First of all, let’s get one thing straight: I am not a mathematician.

Growing up, I loved art and music and I avoided math whenever I could. But eventually I realized I was really missing out on something good. Math is cool. It’s beautiful, and surprising, and much, much more interesting than I ever suspected.

## Geometric Series

The Lion’s Share is a book about what happens when you cut things in half and when you double them. Halving and doubling are examples of what mathematicians call a *geometric series* or a *geometric progression*.

It sounds complicated, but it’s not. To make a geometric series, just start with a number. Let’s use the number one:

1

Now, multiply it by something (called the *common ratio*) to get the next number in the sequence. In The Lion’s Share, the animals all promise to bake twice as many cakes as the next, so we’ll use **2** for our common ratio:

1 x 2 = 2

Now, we multiply our answer (2) by the common ratio (also 2) to get the next number:

2 x 2 = 4

If we keep doing this, we’re making a geometric series:

1 | x 2 = | 2 | x 2 = | 4 | x 2 = | 8 | x 2 = | 16 | x 2 = | 32… |

We can do this for as long as we want. The series never ends; it just keeps getting bigger and bigger. A *lot* bigger. This is why the elephant ended up baking so many cakes, even though there were just a few animals at dinner.

## Changing the ratio

What happens if we use a number larger than 2 for the common ratio? How about 3?

1 | x 3 = | 3 | x 3 = | 9 | x 3 = | 27 | x 3 = | 81 | x 3 = | 243… |

Or 4?

1 | x 4 = | 4 | x 4 = | 16 | x 4 = | 64 | x 4 = | 256 | x 4 = | 1,024… |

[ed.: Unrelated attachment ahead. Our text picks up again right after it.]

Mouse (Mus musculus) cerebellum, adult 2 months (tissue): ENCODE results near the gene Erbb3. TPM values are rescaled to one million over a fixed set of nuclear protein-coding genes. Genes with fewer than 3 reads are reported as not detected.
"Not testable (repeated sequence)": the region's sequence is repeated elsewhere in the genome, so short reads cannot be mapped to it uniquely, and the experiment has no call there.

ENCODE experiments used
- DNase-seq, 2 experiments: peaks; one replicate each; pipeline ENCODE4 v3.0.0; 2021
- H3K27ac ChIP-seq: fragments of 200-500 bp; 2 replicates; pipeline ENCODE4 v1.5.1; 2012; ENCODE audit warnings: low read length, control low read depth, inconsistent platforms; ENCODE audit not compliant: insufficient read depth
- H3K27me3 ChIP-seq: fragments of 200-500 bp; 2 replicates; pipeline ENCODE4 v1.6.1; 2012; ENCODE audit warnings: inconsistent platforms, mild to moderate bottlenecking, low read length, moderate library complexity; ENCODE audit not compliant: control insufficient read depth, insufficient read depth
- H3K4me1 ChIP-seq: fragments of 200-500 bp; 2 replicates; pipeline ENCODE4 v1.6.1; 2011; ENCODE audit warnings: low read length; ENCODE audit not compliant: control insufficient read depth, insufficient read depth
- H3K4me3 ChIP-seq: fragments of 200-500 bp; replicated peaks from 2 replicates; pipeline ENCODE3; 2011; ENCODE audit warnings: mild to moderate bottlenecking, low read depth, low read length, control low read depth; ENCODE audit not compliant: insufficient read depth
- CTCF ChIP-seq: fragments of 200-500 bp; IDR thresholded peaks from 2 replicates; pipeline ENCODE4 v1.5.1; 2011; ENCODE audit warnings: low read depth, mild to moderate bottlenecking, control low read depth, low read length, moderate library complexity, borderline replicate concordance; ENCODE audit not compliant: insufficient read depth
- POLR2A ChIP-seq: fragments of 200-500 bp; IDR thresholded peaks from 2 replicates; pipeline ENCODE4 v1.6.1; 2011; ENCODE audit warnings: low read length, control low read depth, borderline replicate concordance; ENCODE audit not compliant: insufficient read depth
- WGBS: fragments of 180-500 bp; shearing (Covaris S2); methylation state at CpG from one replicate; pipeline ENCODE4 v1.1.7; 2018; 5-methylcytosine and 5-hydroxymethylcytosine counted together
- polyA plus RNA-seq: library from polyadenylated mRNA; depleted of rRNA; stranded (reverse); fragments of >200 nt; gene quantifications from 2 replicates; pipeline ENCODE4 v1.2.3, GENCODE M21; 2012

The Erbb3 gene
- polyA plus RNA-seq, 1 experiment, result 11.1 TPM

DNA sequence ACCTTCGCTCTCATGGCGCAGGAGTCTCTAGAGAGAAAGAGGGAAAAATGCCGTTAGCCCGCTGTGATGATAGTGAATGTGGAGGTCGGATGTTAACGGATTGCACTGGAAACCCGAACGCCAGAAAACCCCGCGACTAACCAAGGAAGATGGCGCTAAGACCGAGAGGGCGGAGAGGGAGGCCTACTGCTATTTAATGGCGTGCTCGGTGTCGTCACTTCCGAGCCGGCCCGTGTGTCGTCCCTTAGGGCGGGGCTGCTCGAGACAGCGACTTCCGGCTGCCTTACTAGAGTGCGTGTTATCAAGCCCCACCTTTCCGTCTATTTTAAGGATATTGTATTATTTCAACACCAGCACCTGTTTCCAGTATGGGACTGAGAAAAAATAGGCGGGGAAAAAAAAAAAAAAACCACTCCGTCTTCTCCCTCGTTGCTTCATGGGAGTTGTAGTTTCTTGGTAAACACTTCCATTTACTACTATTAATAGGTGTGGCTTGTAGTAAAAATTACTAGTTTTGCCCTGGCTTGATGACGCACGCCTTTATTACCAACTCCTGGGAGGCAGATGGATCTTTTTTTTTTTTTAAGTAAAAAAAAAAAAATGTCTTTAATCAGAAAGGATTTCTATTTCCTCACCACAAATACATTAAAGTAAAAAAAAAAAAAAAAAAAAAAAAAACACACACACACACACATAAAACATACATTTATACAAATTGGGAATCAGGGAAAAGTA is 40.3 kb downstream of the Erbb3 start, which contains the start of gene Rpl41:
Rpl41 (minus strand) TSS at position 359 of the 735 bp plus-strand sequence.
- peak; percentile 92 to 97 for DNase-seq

As you can see, making the ratio just a little bit bigger can make *huge* changes in the series after just a few steps. It’s a good thing the animals didn’t offer to triple or quadruple the number of cakes they would bake.

### Getting smaller

Now let’s try this the other way. What happens if we make the ratio smaller?

Let’s try a value of 1:

1 | x 1 = | 1 | x 1 = | 1 | x 1 = | 1 | x 1 = | 1 | x 1 = | 1… |

Answer? Nothing happens. Boring. But how about if we go even smaller? Here’s what it looks like with a ratio of 1/2:

1 | x 1/2= | 1/2 | x 1/2 = | 1/4 | x 1/2 = | 1/8 | x 1/2 = | 1/16 | x 1/2 = | 1/32… |

Now we’re getting somewhere. As you can see, the numbers get small really quickly. This is what’s happening when the animals cut the cake at the beginning of the book. It doesn’t take too many cuts before the remaining slice is too small even for the ant.

### Number systems

Our whole number system is based on a geometric series. We have a *ones* place, a *tens* place, a *hundreds* place, and so on…

Looked at another way (with your head turned ninety degrees) this is just a geometric series with a common ratio of 10:

1 | x 10 = | 10 | x 10 = | 100 | x 10 = | 1000 | x 10 = | 10000.. |

Computers use the binary system, which means they only use two different digits, zero and one. Instead of *ones*, *tens*, and *hundreds* places, they use *ones*, *twos*, and *fours *places. Their number system looks like this:

Remember this series? It’s the one we started with, and it has a common ratio of 2:

1 | x 2 = | 2 | x 2 = | 4 | x 2 = | 8 | x 2 = | 16 | x 2 = | 32… |

These numbers turn up a lot in the computer field. If you buy an iPod, for example, you might find that it’s sold in 2GB, 4GB, and 8GB models. That’s because, to a computer, these are nice, round numbers, in the same way that 10, 100, and 1000 are to us decimal-loving humans.

Once you start looking for it, the geometric series turns up everywhere. It’s used to carbon-date archeological finds, figure bank loans, and even map the way viruses multiply and family trees grow.

Pretty cool, for something so simple.